This Father’s Day, we give a warm thanks to our special men in the Chappaqua Volunteer Ambulance Corps who are EMTs, Drivers and Aiders.
Chappaqua Ambulance members make a difference. Thinking about joining?
This Father’s Day, we give a warm thanks to our special men in the Chappaqua Volunteer Ambulance Corps who are EMTs, Drivers and Aiders.
Chappaqua Ambulance members make a difference. Thinking about joining?
Four women graciously took time out from their busy schedules to talk about their roles as volunteers in Armonk. On a Monday night, the night set aside each week for the members of the Armonk Volunteer Fire Department to meet for training, cleaning equipment, restocking the vehicles, and sharing a meal, these inspiring women spoke humbly of their varied, yet similar, roles in the department. As they spoke, each one began to learn more about the others, encouraging each other along the way. From a high school junior to a mother with three children, they are united in their common goal: helping people.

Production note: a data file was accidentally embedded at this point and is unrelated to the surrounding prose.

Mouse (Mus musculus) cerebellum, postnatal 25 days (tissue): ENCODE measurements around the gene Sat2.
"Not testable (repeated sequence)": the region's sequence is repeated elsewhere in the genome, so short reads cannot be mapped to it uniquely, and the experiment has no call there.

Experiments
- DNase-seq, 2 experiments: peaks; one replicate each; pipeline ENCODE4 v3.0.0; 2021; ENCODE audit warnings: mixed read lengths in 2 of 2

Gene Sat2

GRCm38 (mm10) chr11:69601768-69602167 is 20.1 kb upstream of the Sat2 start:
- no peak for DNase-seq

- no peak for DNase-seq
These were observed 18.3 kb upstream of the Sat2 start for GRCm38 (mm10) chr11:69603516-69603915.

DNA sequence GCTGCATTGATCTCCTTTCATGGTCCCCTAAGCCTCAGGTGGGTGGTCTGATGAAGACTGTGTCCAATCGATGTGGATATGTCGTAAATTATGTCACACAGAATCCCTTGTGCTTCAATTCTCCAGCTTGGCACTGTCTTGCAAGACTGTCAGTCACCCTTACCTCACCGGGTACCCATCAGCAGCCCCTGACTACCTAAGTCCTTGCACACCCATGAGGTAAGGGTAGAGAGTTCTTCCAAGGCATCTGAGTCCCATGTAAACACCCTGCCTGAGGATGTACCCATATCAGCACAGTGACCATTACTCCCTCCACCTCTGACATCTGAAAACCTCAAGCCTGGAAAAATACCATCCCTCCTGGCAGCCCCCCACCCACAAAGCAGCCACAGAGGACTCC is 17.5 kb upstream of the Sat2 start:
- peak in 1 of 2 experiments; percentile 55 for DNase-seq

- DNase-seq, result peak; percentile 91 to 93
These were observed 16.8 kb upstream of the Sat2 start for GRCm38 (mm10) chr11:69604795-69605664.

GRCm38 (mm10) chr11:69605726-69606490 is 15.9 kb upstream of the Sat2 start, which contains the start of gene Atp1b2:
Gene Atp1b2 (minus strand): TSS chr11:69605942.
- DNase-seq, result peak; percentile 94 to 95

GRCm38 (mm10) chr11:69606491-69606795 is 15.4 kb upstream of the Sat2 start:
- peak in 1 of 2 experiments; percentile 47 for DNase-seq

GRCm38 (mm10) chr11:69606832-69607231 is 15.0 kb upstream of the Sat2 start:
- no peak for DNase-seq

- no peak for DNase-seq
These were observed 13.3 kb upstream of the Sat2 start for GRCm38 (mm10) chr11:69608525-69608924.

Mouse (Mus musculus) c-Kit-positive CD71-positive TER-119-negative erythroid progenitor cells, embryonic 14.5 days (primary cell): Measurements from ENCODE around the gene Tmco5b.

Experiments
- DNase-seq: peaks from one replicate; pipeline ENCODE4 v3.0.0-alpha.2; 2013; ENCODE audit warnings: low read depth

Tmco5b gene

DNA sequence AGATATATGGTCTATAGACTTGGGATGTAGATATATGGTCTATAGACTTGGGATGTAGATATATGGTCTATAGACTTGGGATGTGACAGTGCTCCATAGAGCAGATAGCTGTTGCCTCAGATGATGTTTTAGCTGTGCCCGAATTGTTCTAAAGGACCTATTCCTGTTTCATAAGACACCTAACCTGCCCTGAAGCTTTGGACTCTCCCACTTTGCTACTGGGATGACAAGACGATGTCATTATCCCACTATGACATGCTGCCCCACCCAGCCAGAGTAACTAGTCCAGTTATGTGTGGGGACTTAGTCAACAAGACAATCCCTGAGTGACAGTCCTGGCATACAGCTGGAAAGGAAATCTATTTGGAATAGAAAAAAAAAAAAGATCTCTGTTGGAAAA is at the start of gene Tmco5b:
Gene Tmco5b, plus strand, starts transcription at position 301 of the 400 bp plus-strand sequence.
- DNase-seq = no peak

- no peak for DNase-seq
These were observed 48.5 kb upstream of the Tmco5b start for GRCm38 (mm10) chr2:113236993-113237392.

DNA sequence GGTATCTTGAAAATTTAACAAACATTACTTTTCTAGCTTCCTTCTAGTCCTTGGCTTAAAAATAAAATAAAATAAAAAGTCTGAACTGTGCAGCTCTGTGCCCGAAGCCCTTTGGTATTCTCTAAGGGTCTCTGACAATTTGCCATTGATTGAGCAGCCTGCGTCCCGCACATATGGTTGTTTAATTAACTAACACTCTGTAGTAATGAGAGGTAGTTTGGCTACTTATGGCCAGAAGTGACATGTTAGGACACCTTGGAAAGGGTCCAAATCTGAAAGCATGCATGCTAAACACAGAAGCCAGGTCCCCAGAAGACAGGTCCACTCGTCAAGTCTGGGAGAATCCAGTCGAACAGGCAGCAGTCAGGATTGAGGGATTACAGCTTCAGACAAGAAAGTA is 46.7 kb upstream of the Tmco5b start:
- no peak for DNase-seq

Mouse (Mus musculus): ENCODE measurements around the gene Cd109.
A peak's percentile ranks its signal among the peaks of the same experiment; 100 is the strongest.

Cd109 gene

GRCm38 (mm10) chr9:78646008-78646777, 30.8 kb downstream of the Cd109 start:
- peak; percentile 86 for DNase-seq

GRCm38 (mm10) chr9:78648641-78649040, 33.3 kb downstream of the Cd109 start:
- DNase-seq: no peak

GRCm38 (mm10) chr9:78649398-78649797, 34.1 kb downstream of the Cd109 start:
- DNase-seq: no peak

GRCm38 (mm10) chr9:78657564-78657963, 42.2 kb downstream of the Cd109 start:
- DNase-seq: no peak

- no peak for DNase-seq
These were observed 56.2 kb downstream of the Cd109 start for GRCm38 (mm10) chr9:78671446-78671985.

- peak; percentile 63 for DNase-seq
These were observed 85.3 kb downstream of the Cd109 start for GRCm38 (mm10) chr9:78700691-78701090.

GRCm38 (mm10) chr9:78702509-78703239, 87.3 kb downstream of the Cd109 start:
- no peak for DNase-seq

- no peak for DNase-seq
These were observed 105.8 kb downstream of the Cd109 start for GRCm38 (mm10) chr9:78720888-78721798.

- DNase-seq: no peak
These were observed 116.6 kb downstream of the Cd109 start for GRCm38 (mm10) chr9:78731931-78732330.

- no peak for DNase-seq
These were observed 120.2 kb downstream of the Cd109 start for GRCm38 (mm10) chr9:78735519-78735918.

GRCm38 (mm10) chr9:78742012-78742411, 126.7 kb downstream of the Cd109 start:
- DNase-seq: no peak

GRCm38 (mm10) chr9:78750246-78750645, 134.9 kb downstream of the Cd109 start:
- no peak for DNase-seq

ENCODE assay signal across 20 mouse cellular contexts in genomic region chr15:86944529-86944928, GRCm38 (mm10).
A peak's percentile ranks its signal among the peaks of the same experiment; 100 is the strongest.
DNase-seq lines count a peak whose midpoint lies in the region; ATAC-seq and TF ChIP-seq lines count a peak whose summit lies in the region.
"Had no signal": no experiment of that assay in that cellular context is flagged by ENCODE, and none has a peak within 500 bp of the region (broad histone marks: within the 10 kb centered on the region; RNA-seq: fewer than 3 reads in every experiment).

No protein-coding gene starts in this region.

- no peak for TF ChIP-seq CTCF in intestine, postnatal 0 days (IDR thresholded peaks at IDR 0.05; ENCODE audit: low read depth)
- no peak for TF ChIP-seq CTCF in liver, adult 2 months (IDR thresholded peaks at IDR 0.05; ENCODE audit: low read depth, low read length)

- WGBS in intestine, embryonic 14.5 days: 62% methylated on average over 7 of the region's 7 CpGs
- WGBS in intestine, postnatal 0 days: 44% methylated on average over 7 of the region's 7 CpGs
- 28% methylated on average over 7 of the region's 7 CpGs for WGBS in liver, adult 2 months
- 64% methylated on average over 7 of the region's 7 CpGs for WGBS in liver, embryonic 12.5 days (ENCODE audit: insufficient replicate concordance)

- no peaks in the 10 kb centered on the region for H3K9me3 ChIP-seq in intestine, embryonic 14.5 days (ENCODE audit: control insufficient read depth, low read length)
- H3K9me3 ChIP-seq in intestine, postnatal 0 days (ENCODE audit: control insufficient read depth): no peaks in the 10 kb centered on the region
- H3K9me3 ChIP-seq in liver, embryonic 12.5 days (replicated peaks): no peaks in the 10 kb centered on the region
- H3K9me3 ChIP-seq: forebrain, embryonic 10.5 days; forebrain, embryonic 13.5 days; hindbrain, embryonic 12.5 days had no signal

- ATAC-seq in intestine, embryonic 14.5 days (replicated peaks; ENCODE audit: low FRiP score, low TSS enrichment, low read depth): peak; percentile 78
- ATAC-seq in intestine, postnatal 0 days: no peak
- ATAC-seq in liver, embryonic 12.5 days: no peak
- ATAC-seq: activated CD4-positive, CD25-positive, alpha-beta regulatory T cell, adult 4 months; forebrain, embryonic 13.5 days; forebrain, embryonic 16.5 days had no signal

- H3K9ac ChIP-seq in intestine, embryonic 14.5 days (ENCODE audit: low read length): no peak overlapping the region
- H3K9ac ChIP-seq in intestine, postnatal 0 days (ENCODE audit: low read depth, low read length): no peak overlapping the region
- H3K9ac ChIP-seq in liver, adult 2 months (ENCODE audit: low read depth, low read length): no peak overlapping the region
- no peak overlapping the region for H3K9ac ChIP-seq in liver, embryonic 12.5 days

The Armonk FD is one of only nine departments in the county with a combined fire and ambulance service. All the others (some volunteer, some career) have separate departments. As one of the women put it, “we work more efficiently as a team when we have to work together.”
Luci Labriola-Cuffe is currently the Chief of Fire Training at the Westchester County Department of Emergency Services, where all 58 fire departments in the county go for training. She volunteers both as a firefighter and an emergency medical technician in Armonk, and has the distinction of having served as Armonk’s first and only female Chief, from 2011 to 2013.
Beginning as an officer in the department and continuing for eight years, Labriola-Cuffe then moved through the ranks, first as an assistant chief for four years, then two years as Chief. Her husband is a police officer in North Castle. The two met while responding to the same calls.